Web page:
We age in part because mitochondrial DNA accumulates mutations, probably via oxidative damage. Mitochondria exist as bacteria-like self-replicating herds within our cells, and mitochondrial function is essential to cellular processes. Mitochondria have their own DNA, distinct from that in the cell nucleus. This DNA is the blueprint for a number of essential portions of protein machinery used within mitochondria: severe mutations such as deletions can remove the ability of a particular mitochondrion to maintain itself and continue to operate correctly. Cellular quality control should destroy all such damaged mitochondria, but unfortunately some damage can cause forms of dysfunction that evade these quality control processes. This ultimately leads to cells overtaken by clones of a dysfunctional mitochondria, and which themselves become dysfunctional as a result, harming surrounding tissues.
Possible approaches to remove this contribution to degenerative aging include periodic mitochondrial DNA repair or replacement, and the SENS method of adding backup copies of the relevant genes to the cell nucleus.
Here is an example of research that supports this view, in which researchers examine the prevalence of mitochondrial DNA mutations with advancing age in human brain tissue, showing that deletion mutations increase significantly with age:
Mitochondria are unique among animal organelles in that they contain their own multi-copy genome (mtDNA). For the past 20 years it has been known that tissues like brain and muscle accumulate somatic mtDNA mutations with age. Because individual mtDNA mutations are present at very low levels, few details are known about the spectrum of mutations associated with aging.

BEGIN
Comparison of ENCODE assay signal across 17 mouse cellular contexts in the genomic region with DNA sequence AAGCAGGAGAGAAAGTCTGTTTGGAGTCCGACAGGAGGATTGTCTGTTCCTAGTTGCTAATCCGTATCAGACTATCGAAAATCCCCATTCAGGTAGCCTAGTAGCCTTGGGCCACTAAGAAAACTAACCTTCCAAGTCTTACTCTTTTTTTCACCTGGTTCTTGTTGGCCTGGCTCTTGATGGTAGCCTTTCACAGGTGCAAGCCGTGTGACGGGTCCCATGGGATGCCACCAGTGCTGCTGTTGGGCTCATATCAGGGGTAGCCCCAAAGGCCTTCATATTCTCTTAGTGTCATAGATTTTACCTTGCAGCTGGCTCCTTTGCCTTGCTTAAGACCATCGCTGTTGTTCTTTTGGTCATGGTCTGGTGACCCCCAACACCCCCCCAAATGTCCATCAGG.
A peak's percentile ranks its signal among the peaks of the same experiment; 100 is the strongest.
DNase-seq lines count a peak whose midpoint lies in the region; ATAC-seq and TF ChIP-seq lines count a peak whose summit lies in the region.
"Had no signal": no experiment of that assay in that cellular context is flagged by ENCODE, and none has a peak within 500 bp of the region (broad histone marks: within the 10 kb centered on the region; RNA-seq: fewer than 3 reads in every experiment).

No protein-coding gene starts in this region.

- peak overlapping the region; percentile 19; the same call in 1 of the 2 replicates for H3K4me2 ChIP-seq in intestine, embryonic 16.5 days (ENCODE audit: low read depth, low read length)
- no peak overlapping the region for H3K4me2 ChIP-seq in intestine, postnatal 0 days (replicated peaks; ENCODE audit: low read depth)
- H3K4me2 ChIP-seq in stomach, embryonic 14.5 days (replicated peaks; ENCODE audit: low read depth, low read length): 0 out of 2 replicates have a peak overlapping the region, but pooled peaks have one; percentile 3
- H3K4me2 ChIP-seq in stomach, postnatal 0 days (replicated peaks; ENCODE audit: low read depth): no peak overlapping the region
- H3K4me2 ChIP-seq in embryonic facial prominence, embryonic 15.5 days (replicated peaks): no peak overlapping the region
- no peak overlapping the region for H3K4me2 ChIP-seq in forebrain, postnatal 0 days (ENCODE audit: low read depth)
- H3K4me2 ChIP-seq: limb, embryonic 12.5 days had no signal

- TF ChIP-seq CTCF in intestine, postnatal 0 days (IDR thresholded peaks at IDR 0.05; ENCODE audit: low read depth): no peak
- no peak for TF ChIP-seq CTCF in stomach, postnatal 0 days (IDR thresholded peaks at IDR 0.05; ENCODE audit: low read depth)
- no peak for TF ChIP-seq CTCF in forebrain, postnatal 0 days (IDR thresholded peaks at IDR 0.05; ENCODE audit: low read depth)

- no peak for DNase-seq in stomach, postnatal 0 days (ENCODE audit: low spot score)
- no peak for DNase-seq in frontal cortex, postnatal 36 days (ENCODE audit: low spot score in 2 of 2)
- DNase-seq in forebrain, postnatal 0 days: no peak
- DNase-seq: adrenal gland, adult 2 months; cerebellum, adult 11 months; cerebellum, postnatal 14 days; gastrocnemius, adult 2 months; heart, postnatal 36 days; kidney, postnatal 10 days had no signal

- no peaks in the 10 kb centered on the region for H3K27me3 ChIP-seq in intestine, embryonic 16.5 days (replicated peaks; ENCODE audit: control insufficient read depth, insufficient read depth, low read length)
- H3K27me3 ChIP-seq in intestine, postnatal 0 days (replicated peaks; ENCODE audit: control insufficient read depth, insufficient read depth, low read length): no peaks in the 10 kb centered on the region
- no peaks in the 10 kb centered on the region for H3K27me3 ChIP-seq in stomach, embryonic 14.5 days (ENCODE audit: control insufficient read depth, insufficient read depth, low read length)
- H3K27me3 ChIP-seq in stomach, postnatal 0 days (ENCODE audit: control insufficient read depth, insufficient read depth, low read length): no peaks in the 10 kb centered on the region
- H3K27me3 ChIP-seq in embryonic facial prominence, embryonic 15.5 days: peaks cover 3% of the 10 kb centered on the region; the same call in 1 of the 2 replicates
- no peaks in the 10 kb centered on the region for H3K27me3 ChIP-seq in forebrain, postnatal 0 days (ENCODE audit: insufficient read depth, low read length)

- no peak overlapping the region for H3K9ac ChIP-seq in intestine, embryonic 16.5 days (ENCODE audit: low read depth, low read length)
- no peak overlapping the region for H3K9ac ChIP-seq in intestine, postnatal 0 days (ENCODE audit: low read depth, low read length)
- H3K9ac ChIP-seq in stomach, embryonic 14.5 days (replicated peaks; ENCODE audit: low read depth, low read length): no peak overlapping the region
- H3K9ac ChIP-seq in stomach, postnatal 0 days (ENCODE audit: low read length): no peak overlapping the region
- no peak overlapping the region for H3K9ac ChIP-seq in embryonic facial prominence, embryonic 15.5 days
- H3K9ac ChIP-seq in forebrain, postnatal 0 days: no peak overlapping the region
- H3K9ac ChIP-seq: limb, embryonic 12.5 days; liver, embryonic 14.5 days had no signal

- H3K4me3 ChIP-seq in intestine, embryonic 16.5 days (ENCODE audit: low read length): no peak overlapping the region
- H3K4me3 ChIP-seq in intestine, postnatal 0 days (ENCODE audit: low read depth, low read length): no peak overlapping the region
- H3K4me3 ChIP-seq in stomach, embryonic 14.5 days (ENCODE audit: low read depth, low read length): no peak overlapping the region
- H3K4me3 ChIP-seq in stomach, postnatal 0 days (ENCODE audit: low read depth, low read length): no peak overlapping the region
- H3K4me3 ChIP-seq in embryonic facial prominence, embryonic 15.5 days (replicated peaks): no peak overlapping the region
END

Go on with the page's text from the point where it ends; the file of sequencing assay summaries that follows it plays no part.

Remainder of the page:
Advances in sequencing technology now permit the examination of mtDNA mutations at high resolution. We have examined the spectrum of mtDNA mutations present in putamen, a brain region prone to the accumulation of somatic mtDNA mutations. We were able to quantify the accumulation of clonal and non-clonal deletions in the mtDNA coding region which are known to have a strong association with aging. Partial deletions and novel duplications of the mtDNA control region were also identified, and appear to be more prevalent than previously recognized, but levels showed weaker associations with age than coding region deletions. Single nucleotide variants accumulate fastest in the control region, with a skew towards the accumulation of pathogenic mutations in the coding region.
Understanding how the mitochondrial genome alters with age provides a benchmark for studies of somatic mtDNA mutations and dissection of the role they play in normal aging and degenerative diseases.